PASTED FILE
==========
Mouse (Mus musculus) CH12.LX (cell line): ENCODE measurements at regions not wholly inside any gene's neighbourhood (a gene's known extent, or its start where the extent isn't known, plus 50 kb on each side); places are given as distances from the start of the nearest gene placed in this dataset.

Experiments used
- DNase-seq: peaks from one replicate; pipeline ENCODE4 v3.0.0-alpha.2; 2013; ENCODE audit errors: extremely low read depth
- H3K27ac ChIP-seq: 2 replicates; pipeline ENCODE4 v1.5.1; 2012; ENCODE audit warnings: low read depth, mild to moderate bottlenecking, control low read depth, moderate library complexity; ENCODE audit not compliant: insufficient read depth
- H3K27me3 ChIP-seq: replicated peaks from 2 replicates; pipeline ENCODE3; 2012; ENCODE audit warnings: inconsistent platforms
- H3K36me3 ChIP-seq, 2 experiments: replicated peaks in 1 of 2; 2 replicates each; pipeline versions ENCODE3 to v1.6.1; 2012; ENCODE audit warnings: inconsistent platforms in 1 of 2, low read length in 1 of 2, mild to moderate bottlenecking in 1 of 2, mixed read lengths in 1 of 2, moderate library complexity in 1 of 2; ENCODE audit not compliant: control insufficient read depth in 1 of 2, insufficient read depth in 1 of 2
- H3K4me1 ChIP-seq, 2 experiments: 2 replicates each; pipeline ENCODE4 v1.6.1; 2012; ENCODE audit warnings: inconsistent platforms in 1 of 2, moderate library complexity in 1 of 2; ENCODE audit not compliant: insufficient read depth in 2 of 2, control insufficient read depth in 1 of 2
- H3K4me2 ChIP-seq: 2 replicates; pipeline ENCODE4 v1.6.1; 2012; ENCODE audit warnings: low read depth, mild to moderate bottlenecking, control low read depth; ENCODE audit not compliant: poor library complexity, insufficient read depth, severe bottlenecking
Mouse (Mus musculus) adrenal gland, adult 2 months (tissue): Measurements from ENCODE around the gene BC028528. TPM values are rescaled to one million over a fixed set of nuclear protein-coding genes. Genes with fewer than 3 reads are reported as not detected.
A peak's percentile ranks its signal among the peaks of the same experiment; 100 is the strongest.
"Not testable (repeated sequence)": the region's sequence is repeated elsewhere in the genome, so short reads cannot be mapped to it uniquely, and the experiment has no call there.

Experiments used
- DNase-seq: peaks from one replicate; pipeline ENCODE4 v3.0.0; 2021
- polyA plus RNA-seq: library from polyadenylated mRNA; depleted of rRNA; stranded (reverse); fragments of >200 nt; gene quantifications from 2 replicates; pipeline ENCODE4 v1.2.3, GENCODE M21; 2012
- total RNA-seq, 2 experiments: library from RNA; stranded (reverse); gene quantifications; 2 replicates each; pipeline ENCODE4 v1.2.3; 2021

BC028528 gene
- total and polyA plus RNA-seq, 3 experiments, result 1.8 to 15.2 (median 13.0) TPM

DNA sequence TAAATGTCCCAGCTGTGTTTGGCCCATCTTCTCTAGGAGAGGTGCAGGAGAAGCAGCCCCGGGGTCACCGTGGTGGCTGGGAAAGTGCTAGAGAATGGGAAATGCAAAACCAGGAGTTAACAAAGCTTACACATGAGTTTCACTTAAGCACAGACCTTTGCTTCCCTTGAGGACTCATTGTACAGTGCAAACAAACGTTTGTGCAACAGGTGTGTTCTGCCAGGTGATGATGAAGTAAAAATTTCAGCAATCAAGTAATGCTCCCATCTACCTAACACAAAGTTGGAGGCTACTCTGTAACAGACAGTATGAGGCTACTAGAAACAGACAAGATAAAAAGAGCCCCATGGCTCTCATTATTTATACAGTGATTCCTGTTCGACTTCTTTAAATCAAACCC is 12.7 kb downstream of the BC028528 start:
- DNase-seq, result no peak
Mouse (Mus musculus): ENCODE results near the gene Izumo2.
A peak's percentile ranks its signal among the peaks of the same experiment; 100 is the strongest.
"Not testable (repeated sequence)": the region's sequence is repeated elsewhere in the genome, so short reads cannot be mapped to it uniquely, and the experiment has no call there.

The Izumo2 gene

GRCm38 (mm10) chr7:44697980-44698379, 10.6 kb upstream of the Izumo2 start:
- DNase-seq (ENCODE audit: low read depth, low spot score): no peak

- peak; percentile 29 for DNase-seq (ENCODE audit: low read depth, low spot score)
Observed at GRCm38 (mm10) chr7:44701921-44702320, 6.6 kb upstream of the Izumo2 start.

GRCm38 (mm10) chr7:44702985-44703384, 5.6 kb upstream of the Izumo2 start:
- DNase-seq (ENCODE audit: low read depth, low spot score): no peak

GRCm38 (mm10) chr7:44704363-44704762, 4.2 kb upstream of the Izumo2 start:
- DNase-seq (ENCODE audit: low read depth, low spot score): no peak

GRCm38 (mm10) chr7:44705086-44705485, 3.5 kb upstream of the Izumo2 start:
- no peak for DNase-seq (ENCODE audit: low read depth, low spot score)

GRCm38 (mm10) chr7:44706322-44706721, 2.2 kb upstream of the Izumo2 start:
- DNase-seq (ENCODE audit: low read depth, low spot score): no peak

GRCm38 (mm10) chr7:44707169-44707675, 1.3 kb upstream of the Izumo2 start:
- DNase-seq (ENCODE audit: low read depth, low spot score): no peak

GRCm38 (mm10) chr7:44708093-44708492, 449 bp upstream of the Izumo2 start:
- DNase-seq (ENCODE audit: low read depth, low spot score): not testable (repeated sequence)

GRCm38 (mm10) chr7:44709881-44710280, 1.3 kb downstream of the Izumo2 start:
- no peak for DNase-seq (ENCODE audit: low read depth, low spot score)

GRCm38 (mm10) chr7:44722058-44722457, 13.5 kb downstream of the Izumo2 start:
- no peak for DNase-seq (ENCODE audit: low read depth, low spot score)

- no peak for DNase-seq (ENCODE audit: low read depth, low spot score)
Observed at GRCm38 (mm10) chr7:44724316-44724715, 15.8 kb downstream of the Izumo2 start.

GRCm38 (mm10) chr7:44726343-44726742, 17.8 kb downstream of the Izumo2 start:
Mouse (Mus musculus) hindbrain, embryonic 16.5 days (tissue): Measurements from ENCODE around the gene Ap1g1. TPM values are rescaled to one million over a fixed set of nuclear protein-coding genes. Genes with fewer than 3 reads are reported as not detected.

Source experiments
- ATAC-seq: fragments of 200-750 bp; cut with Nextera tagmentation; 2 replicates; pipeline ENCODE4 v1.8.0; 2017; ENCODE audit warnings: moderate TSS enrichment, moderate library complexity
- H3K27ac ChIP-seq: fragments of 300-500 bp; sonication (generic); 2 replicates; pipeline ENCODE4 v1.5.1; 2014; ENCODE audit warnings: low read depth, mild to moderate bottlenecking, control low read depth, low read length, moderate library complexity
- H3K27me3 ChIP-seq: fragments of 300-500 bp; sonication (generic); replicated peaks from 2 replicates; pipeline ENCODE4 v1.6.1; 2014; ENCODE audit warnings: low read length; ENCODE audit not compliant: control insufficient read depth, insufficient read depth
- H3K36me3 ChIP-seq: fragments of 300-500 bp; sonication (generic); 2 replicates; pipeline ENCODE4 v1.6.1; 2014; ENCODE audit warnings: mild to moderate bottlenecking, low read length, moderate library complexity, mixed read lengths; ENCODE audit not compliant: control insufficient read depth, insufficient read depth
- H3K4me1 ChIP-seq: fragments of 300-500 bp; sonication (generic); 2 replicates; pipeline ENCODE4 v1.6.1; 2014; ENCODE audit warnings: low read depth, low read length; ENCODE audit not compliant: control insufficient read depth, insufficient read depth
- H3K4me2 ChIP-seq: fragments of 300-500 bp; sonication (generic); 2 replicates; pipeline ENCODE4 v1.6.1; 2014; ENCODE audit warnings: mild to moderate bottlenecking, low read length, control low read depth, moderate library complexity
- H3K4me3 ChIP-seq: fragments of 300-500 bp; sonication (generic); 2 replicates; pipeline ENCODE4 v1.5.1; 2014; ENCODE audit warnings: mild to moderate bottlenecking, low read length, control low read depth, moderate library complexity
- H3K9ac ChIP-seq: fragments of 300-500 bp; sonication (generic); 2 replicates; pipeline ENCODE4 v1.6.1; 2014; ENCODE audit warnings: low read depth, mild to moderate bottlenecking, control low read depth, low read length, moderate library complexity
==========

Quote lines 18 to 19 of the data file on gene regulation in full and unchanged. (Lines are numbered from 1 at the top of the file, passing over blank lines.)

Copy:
DNA sequence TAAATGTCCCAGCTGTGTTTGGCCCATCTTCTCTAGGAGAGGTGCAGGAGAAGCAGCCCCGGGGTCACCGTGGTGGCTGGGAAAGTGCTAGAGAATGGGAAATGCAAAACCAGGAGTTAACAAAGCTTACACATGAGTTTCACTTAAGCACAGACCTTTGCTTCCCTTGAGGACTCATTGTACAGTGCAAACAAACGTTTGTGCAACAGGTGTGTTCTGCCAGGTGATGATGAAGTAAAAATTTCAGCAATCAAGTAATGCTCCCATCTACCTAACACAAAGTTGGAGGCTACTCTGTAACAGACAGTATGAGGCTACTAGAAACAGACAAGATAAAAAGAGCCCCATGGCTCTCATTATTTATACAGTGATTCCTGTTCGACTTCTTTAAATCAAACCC is 12.7 kb downstream of the BC028528 start:
- DNase-seq, result no peak